The court held that the rent abatement remedy of the cotenancy provision constituted a penalty rather than an "imaginatively drafted" contractual condition.  It reached this conclusion because Grand Prospect had no alternative course of performance:  Mervyn’s owned its space in the shopping center and Grand Prospect could neither affect Mervyn’s decision to close its store nor lease Mervyn's space to another tenant. 

The court then turned to the issue of whether the penalty was reasonable. Under California law, a penalty is unreasonable, and therefore unenforceable, if “the value of the money or property forfeited or transferred to the party protected by the provision bears no reasonable relationship to the range of harm anticipated to be caused to that party by the failure of the provision’s requirements.”  In applying this rule, the court compared (1) the value of the property forfeited by Grand Prospect and (2) the anticipated harm or damages that Ross was likely to have experienced by the failure of the cotenancy requirement.  The court concluded that the penalty was, in fact, unreasonable.

Ross's position on this issue was likely doomed by the fact that, at trial, the evidence presented established that Ross did not anticipate any losses or adverse impact on its business as a result of Mervyn’s closure and never attempted to determine the impact  on its sales of Mervyn’s traffic or closure.  In fact, the trial court determined that Ross had availed itself of its remedies under the cotenancy provision as a negotiation tactic to pressure Grand Prospects to lower Ross’s rent through the remainder of the term. Ross never challenged this finding of fact on appeal.

The court held that there was no reasonable relationship between the total value of the forfeiture and Ross’s anticipated harm.  The value of the total property forfeited by Grand Prospect totaled approximately $39,500 per month, while the anticipated harm to Ross in the event of Mervyn’s closure totaled $0 per month.  Since the amount forfeited by Grand Prospect was in no way related to Ross’s anticipated harm, the rent abatement clause of the cotenancy provision was deemed to be unenforceable.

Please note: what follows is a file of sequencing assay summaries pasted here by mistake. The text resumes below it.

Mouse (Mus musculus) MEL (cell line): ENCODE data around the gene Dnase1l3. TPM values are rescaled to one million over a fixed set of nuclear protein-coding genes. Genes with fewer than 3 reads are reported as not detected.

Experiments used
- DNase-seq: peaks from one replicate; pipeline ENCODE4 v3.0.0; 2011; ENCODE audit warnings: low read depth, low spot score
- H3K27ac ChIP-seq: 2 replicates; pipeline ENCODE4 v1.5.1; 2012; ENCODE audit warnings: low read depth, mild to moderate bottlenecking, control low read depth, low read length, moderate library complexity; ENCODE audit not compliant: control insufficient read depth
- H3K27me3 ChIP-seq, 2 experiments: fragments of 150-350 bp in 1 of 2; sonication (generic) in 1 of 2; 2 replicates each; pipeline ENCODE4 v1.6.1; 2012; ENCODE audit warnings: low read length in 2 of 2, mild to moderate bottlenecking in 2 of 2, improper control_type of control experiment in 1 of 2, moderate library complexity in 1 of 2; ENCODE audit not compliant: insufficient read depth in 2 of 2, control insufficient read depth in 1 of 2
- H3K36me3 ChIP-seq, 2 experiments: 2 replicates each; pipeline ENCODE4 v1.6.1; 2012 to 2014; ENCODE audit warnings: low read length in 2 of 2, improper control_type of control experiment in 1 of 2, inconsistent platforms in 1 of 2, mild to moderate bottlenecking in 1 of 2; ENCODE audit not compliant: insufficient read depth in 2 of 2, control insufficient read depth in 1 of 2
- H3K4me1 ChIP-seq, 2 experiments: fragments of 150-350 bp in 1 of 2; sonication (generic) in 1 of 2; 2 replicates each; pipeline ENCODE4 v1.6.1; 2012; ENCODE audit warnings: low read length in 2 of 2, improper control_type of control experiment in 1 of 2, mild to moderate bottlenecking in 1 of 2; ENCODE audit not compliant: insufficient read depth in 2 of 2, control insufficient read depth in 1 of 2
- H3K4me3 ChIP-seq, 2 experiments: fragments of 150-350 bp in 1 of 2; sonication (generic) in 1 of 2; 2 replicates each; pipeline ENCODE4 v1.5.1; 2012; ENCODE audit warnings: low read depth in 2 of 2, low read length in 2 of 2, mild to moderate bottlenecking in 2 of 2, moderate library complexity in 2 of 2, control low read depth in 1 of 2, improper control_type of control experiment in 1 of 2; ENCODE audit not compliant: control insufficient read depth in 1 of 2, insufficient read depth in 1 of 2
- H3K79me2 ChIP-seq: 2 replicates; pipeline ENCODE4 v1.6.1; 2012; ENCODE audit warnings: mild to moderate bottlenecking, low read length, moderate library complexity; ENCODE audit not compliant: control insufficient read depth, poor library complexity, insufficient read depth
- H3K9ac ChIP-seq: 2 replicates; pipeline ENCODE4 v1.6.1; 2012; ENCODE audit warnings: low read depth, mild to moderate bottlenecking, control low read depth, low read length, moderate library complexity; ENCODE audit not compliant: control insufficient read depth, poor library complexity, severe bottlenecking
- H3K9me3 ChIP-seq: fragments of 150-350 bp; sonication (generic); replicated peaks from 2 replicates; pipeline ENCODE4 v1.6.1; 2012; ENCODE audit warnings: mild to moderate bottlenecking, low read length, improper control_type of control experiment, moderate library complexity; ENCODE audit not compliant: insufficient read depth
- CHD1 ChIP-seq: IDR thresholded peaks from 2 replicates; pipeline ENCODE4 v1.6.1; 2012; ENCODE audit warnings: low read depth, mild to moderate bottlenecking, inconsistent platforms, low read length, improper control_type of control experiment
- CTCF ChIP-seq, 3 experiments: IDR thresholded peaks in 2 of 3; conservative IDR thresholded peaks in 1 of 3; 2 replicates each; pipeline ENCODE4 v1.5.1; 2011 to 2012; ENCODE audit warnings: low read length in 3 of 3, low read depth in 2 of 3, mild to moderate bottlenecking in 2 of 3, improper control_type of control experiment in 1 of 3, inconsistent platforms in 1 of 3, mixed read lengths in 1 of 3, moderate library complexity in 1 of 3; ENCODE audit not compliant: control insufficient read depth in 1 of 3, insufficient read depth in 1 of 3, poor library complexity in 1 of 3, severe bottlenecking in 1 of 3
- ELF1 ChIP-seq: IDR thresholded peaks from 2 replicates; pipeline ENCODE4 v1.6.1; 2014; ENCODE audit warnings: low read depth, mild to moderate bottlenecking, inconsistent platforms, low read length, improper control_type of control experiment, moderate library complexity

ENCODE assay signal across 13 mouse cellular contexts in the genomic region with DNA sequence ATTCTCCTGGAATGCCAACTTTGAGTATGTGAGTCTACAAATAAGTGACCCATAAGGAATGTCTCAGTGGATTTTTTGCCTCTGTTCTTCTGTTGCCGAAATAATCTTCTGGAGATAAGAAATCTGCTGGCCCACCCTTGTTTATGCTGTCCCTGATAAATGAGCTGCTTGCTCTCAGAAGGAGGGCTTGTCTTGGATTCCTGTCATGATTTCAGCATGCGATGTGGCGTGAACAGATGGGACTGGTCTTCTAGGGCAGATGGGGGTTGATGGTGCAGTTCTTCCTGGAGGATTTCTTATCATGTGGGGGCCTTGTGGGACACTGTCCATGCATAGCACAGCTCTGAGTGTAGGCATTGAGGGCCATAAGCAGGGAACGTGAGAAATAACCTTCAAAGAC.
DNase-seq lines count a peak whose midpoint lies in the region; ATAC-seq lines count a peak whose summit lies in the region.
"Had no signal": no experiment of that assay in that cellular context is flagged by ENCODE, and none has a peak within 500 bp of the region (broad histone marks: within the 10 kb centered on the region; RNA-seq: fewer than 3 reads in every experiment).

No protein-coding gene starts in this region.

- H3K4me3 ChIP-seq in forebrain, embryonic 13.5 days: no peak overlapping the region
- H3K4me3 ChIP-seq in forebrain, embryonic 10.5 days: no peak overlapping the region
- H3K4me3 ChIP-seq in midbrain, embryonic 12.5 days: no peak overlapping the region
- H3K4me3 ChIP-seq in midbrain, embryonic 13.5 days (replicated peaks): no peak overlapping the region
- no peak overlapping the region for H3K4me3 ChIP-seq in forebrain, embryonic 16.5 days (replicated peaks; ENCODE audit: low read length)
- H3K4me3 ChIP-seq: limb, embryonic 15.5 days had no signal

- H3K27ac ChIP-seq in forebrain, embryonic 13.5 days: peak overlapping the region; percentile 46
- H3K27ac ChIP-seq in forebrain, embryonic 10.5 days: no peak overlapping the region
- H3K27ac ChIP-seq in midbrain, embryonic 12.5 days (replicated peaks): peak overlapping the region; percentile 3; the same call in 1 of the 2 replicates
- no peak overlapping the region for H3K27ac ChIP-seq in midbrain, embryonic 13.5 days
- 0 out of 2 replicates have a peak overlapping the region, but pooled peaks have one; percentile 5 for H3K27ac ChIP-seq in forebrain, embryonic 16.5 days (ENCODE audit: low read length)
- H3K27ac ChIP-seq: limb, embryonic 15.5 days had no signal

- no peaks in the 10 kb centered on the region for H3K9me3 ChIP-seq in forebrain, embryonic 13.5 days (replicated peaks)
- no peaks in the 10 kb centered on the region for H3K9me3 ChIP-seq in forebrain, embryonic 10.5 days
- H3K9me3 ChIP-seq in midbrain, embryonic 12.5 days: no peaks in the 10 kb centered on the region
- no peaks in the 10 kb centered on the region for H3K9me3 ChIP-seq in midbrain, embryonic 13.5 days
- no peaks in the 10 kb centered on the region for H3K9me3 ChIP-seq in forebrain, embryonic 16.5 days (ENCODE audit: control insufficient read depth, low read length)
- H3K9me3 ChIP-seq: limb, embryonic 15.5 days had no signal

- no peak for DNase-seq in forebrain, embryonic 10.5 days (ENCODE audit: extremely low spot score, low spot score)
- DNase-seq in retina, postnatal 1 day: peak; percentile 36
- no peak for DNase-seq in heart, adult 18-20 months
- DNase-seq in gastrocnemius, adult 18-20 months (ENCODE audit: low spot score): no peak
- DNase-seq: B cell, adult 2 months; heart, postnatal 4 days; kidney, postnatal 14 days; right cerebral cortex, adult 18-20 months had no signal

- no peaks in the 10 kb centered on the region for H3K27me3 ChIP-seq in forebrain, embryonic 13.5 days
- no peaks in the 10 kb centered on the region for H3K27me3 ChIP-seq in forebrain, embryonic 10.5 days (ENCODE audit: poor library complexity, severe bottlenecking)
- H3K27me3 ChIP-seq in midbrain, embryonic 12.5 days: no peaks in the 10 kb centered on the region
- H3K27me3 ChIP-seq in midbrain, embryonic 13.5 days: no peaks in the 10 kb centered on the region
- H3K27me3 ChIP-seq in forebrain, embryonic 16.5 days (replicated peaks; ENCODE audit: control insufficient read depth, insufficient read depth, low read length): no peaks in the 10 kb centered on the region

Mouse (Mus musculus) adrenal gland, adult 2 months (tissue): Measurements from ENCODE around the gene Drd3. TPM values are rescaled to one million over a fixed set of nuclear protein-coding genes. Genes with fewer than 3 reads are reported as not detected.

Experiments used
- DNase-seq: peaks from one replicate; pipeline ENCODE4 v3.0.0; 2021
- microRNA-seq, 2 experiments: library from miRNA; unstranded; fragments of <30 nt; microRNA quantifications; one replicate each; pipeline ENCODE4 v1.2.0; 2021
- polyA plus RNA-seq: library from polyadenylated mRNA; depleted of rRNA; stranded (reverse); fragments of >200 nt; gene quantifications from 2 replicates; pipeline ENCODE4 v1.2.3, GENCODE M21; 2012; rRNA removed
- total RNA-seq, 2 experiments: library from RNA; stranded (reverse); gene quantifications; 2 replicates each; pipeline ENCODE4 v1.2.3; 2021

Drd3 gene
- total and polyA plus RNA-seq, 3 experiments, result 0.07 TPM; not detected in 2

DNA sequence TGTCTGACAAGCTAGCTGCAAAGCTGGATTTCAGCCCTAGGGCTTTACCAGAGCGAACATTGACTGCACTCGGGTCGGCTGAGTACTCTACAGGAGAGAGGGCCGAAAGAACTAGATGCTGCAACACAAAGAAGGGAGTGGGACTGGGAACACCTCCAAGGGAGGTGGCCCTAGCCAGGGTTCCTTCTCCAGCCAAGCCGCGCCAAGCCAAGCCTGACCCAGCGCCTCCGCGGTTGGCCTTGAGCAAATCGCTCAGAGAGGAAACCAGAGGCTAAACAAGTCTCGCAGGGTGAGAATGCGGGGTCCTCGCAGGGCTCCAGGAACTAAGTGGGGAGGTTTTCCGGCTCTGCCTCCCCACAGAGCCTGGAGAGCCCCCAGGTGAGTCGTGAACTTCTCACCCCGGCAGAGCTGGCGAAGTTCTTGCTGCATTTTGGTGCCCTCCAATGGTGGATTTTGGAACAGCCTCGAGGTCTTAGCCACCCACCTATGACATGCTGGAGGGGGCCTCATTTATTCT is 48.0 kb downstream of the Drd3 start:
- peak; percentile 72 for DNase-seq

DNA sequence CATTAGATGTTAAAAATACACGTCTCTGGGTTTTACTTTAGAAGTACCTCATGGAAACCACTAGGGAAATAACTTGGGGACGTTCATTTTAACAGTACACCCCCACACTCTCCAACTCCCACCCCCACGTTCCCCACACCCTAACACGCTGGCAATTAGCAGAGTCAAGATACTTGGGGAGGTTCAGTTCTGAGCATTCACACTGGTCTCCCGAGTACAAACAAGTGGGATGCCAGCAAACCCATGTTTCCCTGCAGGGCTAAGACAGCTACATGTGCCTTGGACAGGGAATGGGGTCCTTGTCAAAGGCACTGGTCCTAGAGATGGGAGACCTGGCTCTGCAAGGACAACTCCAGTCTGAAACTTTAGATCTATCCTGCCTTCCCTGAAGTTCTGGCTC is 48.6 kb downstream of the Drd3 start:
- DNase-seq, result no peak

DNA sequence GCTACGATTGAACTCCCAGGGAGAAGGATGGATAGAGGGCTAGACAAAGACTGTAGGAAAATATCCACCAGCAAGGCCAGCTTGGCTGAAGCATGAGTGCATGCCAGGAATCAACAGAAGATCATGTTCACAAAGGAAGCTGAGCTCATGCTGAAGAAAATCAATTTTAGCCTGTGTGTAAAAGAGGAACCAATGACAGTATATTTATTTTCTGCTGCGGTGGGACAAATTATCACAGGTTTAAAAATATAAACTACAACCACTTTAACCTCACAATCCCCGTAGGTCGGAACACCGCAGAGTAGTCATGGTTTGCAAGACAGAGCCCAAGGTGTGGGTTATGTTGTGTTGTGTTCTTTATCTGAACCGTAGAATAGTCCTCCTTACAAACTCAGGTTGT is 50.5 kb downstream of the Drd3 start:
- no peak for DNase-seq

The appellate court's opinion was not entirely bad news for Ross. The court did hold that Ross's right to terminate its lease (if Mervyn’s ceased to occupy or operate its store  for a period of 12 months) was not an unreasonable forfeiture.  It concluded that, because Grand Prospect and Ross were sophisticated parties and had agreed to the early termination right, and because termination was not based on a default by either of them, the provision was valid and enforceable.  The court also ruled that the cotenancy provision was not unconscionable because the lease had been freely negotiated without coercion or economic pressure. 

IV.     Conclusion.

Grand Prospect poses a challenge to retailers when drafting and negotiating cotenancy provisions. California courts may refuse to enforce such provisions in the future -- even if the parties are sophisticated and agree to them -- if they deem the remedies to be overly-harsh and insufficiently related to the tenant's anticipated harm. The courts may be more likely to enforce a tenant’s option to terminate the lease rather than allow the tenant to withhold paying rent.  If a retailer wishes to withhold rent or delay commencement of its lease as a remedy, instead of terminating its lease, it should reasonably estimate the costs and losses it would incur if a cotenant were to shut down or downsize, and only allow for the withholding of rent to the extent of such costs and losses.  On a broader level, Grand Prospect introduces uncertainty about rent abatement provisions generally and the extent to which they will be scrutinized as unenforceable penalties in other leasing contexts.

This posting is intended to summarize recent developments in the law for informational purposes only. It is not intended, and does not constitute, legal advice. We make no warranties of its completeness or accuracy. Because questions regarding the application and interpretation of these and other laws require qualified legal analysis, we ask that you direct any such questions to us following an appropriate, formal retention.